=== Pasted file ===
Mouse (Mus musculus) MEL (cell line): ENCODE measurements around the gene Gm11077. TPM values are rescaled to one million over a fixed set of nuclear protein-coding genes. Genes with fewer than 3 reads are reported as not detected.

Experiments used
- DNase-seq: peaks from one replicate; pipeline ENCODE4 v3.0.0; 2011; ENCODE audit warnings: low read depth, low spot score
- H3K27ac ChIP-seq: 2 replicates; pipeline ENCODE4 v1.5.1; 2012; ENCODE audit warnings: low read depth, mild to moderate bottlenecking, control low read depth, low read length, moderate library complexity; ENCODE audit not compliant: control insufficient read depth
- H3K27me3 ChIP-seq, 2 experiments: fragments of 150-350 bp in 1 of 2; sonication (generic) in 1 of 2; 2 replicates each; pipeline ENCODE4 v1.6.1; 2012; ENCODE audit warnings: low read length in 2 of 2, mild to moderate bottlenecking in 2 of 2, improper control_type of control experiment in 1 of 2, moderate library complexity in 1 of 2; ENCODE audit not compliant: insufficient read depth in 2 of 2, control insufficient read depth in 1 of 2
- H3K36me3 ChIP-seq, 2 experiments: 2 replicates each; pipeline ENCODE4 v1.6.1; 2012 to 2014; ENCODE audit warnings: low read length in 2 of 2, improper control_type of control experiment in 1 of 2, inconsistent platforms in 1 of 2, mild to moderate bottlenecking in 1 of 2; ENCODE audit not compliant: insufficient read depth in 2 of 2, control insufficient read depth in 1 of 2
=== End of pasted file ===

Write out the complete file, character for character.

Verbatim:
Mouse (Mus musculus) MEL (cell line): ENCODE measurements around the gene Gm11077. TPM values are rescaled to one million over a fixed set of nuclear protein-coding genes. Genes with fewer than 3 reads are reported as not detected.

Experiments used
- DNase-seq: peaks from one replicate; pipeline ENCODE4 v3.0.0; 2011; ENCODE audit warnings: low read depth, low spot score
- H3K27ac ChIP-seq: 2 replicates; pipeline ENCODE4 v1.5.1; 2012; ENCODE audit warnings: low read depth, mild to moderate bottlenecking, control low read depth, low read length, moderate library complexity; ENCODE audit not compliant: control insufficient read depth
- H3K27me3 ChIP-seq, 2 experiments: fragments of 150-350 bp in 1 of 2; sonication (generic) in 1 of 2; 2 replicates each; pipeline ENCODE4 v1.6.1; 2012; ENCODE audit warnings: low read length in 2 of 2, mild to moderate bottlenecking in 2 of 2, improper control_type of control experiment in 1 of 2, moderate library complexity in 1 of 2; ENCODE audit not compliant: insufficient read depth in 2 of 2, control insufficient read depth in 1 of 2
- H3K36me3 ChIP-seq, 2 experiments: 2 replicates each; pipeline ENCODE4 v1.6.1; 2012 to 2014; ENCODE audit warnings: low read length in 2 of 2, improper control_type of control experiment in 1 of 2, inconsistent platforms in 1 of 2, mild to moderate bottlenecking in 1 of 2; ENCODE audit not compliant: insufficient read depth in 2 of 2, control insufficient read depth in 1 of 2